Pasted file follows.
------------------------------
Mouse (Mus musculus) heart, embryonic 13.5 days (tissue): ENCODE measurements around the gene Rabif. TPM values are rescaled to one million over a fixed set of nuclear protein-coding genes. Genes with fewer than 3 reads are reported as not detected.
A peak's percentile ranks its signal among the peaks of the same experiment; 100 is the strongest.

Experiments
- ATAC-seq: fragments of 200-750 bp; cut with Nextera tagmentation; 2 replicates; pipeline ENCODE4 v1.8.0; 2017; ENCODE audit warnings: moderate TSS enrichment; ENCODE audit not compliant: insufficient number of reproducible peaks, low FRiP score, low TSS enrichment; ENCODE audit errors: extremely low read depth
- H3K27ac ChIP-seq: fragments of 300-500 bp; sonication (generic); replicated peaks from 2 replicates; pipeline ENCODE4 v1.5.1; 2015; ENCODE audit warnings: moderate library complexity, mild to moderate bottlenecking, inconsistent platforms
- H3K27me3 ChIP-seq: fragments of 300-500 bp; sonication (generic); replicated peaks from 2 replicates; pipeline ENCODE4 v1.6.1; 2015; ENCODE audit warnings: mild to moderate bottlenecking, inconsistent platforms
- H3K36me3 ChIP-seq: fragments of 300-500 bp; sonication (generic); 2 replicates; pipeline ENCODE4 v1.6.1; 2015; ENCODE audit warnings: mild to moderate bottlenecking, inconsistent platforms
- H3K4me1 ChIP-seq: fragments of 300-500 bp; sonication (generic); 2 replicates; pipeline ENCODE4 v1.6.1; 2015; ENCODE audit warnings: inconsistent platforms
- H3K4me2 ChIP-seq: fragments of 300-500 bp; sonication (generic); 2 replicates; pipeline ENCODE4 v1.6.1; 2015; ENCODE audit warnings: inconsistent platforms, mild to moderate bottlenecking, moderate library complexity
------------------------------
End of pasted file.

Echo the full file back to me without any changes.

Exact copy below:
Mouse (Mus musculus) heart, embryonic 13.5 days (tissue): ENCODE measurements around the gene Rabif. TPM values are rescaled to one million over a fixed set of nuclear protein-coding genes. Genes with fewer than 3 reads are reported as not detected.
A peak's percentile ranks its signal among the peaks of the same experiment; 100 is the strongest.

Experiments
- ATAC-seq: fragments of 200-750 bp; cut with Nextera tagmentation; 2 replicates; pipeline ENCODE4 v1.8.0; 2017; ENCODE audit warnings: moderate TSS enrichment; ENCODE audit not compliant: insufficient number of reproducible peaks, low FRiP score, low TSS enrichment; ENCODE audit errors: extremely low read depth
- H3K27ac ChIP-seq: fragments of 300-500 bp; sonication (generic); replicated peaks from 2 replicates; pipeline ENCODE4 v1.5.1; 2015; ENCODE audit warnings: moderate library complexity, mild to moderate bottlenecking, inconsistent platforms
- H3K27me3 ChIP-seq: fragments of 300-500 bp; sonication (generic); replicated peaks from 2 replicates; pipeline ENCODE4 v1.6.1; 2015; ENCODE audit warnings: mild to moderate bottlenecking, inconsistent platforms
- H3K36me3 ChIP-seq: fragments of 300-500 bp; sonication (generic); 2 replicates; pipeline ENCODE4 v1.6.1; 2015; ENCODE audit warnings: mild to moderate bottlenecking, inconsistent platforms
- H3K4me1 ChIP-seq: fragments of 300-500 bp; sonication (generic); 2 replicates; pipeline ENCODE4 v1.6.1; 2015; ENCODE audit warnings: inconsistent platforms
- H3K4me2 ChIP-seq: fragments of 300-500 bp; sonication (generic); 2 replicates; pipeline ENCODE4 v1.6.1; 2015; ENCODE audit warnings: inconsistent platforms, mild to moderate bottlenecking, moderate library complexity